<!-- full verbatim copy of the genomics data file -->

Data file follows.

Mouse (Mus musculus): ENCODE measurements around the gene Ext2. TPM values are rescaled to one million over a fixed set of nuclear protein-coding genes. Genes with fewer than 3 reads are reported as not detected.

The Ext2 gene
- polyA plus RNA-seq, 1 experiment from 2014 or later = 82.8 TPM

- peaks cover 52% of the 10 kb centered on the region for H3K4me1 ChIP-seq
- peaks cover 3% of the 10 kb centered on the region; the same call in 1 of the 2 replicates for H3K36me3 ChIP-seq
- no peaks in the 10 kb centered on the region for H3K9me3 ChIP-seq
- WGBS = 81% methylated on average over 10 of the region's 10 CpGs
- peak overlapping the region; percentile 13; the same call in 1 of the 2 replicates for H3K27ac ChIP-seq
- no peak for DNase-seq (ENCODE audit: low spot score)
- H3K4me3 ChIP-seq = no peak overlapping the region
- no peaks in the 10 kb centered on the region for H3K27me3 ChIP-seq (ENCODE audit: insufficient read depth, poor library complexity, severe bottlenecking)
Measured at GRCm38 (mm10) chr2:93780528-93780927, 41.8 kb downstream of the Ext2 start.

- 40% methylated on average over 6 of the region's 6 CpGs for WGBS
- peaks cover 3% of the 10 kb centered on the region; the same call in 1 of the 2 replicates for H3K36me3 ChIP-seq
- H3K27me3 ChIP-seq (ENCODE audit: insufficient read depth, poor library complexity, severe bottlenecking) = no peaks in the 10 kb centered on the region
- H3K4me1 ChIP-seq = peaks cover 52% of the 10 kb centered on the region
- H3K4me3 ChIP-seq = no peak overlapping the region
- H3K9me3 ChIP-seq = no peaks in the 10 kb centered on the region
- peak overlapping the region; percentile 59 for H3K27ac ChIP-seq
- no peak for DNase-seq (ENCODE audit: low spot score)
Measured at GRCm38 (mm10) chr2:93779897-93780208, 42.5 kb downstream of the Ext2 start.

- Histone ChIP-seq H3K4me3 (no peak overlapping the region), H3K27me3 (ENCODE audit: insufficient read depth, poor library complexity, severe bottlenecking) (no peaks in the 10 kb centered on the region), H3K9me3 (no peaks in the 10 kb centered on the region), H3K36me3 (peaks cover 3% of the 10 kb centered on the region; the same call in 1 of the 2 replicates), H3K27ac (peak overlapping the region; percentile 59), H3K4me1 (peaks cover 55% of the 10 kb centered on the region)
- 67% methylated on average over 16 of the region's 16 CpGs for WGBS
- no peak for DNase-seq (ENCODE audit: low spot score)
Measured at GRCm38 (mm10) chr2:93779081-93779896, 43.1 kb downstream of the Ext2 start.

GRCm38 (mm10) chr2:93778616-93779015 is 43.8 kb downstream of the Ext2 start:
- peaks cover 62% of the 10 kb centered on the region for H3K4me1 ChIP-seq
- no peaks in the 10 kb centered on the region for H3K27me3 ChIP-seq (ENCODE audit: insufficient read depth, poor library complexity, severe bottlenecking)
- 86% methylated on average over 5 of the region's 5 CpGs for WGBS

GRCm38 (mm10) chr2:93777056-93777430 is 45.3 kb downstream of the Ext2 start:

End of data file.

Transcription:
Mouse (Mus musculus): ENCODE measurements around the gene Ext2. TPM values are rescaled to one million over a fixed set of nuclear protein-coding genes. Genes with fewer than 3 reads are reported as not detected.

The Ext2 gene
- polyA plus RNA-seq, 1 experiment from 2014 or later = 82.8 TPM

- peaks cover 52% of the 10 kb centered on the region for H3K4me1 ChIP-seq
- peaks cover 3% of the 10 kb centered on the region; the same call in 1 of the 2 replicates for H3K36me3 ChIP-seq
- no peaks in the 10 kb centered on the region for H3K9me3 ChIP-seq
- WGBS = 81% methylated on average over 10 of the region's 10 CpGs
- peak overlapping the region; percentile 13; the same call in 1 of the 2 replicates for H3K27ac ChIP-seq
- no peak for DNase-seq (ENCODE audit: low spot score)
- H3K4me3 ChIP-seq = no peak overlapping the region
- no peaks in the 10 kb centered on the region for H3K27me3 ChIP-seq (ENCODE audit: insufficient read depth, poor library complexity, severe bottlenecking)
Measured at GRCm38 (mm10) chr2:93780528-93780927, 41.8 kb downstream of the Ext2 start.

- 40% methylated on average over 6 of the region's 6 CpGs for WGBS
- peaks cover 3% of the 10 kb centered on the region; the same call in 1 of the 2 replicates for H3K36me3 ChIP-seq
- H3K27me3 ChIP-seq (ENCODE audit: insufficient read depth, poor library complexity, severe bottlenecking) = no peaks in the 10 kb centered on the region
- H3K4me1 ChIP-seq = peaks cover 52% of the 10 kb centered on the region
- H3K4me3 ChIP-seq = no peak overlapping the region
- H3K9me3 ChIP-seq = no peaks in the 10 kb centered on the region
- peak overlapping the region; percentile 59 for H3K27ac ChIP-seq
- no peak for DNase-seq (ENCODE audit: low spot score)
Measured at GRCm38 (mm10) chr2:93779897-93780208, 42.5 kb downstream of the Ext2 start.

- Histone ChIP-seq H3K4me3 (no peak overlapping the region), H3K27me3 (ENCODE audit: insufficient read depth, poor library complexity, severe bottlenecking) (no peaks in the 10 kb centered on the region), H3K9me3 (no peaks in the 10 kb centered on the region), H3K36me3 (peaks cover 3% of the 10 kb centered on the region; the same call in 1 of the 2 replicates), H3K27ac (peak overlapping the region; percentile 59), H3K4me1 (peaks cover 55% of the 10 kb centered on the region)
- 67% methylated on average over 16 of the region's 16 CpGs for WGBS
- no peak for DNase-seq (ENCODE audit: low spot score)
Measured at GRCm38 (mm10) chr2:93779081-93779896, 43.1 kb downstream of the Ext2 start.

GRCm38 (mm10) chr2:93778616-93779015 is 43.8 kb downstream of the Ext2 start:
- peaks cover 62% of the 10 kb centered on the region for H3K4me1 ChIP-seq
- no peaks in the 10 kb centered on the region for H3K27me3 ChIP-seq (ENCODE audit: insufficient read depth, poor library complexity, severe bottlenecking)
- 86% methylated on average over 5 of the region's 5 CpGs for WGBS

GRCm38 (mm10) chr2:93777056-93777430 is 45.3 kb downstream of the Ext2 start: